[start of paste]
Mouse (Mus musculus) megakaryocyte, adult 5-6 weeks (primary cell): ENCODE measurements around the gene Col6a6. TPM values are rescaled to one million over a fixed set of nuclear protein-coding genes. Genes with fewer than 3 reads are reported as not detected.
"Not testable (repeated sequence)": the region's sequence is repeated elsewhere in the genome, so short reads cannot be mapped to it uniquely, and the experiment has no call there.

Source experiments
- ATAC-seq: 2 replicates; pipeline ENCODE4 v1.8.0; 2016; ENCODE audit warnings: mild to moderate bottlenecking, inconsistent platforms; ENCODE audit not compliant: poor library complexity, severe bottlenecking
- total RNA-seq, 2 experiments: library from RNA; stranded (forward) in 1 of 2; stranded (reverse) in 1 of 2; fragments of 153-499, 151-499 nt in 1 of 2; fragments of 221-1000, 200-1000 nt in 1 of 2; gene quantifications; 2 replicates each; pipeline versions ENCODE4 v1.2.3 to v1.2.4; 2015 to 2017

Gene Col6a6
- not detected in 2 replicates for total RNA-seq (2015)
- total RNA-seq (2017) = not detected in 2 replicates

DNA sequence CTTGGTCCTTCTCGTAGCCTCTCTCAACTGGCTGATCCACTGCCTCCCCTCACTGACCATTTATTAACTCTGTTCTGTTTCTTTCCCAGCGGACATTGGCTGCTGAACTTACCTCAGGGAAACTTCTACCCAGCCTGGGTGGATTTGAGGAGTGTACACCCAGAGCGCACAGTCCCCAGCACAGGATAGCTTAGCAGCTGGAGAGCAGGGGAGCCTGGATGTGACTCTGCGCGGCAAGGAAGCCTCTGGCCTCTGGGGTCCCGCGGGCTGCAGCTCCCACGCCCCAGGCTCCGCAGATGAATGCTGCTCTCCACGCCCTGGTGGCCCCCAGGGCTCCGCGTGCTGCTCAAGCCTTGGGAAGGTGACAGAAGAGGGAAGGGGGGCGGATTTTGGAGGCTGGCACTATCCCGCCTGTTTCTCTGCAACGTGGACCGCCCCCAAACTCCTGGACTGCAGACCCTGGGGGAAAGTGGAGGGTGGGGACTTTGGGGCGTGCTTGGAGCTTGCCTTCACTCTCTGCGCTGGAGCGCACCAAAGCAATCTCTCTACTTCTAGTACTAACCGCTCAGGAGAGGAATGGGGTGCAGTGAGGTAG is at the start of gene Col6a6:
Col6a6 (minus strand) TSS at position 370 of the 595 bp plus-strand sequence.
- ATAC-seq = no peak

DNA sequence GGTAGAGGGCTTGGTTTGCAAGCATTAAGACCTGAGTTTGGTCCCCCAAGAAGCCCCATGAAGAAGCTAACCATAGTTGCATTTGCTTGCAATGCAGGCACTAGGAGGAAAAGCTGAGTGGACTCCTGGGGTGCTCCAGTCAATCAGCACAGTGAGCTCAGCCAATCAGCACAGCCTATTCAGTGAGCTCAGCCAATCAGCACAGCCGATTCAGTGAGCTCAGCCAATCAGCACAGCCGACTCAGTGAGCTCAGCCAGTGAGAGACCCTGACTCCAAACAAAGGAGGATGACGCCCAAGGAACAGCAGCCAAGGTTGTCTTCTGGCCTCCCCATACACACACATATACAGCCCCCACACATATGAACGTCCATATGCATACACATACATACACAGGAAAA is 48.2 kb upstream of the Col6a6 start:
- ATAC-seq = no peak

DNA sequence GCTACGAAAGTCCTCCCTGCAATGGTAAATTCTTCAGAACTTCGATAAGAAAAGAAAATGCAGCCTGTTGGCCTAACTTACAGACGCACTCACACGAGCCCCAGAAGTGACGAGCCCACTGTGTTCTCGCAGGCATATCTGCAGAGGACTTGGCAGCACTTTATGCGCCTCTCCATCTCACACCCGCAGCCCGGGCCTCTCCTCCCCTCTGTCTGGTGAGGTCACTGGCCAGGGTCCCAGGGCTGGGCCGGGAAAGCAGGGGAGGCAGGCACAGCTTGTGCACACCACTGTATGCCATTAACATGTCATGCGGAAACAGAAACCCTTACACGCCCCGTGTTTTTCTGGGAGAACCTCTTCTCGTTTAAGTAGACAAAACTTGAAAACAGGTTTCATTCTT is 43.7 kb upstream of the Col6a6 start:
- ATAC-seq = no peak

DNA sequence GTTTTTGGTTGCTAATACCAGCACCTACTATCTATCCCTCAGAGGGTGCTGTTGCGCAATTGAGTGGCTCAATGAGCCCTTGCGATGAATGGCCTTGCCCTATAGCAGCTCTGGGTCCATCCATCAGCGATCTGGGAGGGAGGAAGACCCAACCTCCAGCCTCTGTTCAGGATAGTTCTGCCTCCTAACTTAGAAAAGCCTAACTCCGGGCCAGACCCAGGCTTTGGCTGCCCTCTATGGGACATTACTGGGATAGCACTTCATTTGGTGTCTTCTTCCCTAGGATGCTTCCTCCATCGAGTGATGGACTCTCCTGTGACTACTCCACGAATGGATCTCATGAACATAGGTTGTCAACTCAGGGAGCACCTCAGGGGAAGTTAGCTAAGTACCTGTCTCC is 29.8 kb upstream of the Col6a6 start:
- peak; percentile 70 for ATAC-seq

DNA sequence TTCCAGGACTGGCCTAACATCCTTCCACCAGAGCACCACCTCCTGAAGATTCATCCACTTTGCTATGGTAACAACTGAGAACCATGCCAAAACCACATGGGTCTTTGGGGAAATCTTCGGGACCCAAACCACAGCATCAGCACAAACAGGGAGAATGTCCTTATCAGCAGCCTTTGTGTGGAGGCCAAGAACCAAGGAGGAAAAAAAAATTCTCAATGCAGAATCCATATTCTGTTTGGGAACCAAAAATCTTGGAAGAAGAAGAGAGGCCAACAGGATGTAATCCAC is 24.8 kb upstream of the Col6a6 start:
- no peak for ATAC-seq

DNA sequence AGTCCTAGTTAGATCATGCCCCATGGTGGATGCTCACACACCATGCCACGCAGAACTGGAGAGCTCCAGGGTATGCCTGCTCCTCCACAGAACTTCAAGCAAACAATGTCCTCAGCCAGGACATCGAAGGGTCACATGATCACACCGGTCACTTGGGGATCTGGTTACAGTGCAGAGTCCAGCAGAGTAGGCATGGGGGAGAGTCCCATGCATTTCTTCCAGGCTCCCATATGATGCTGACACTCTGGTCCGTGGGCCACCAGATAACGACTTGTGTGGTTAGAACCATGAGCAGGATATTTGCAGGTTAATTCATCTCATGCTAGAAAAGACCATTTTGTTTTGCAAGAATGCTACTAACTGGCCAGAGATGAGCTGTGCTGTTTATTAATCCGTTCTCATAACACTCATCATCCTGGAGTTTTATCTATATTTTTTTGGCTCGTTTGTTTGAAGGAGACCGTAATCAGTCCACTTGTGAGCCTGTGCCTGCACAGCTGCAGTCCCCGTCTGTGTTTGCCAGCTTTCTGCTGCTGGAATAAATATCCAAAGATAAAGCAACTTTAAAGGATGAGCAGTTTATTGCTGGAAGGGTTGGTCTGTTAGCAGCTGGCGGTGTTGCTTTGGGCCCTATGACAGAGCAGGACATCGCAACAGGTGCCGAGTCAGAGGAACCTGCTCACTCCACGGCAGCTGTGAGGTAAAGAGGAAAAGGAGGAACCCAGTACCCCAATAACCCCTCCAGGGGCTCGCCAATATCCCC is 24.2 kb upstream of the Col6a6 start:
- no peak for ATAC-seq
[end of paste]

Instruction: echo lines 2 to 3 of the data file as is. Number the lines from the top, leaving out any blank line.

"Not testable (repeated sequence)": the region's sequence is repeated elsewhere in the genome, so short reads cannot be mapped to it uniquely, and the experiment has no call there.

Source experiments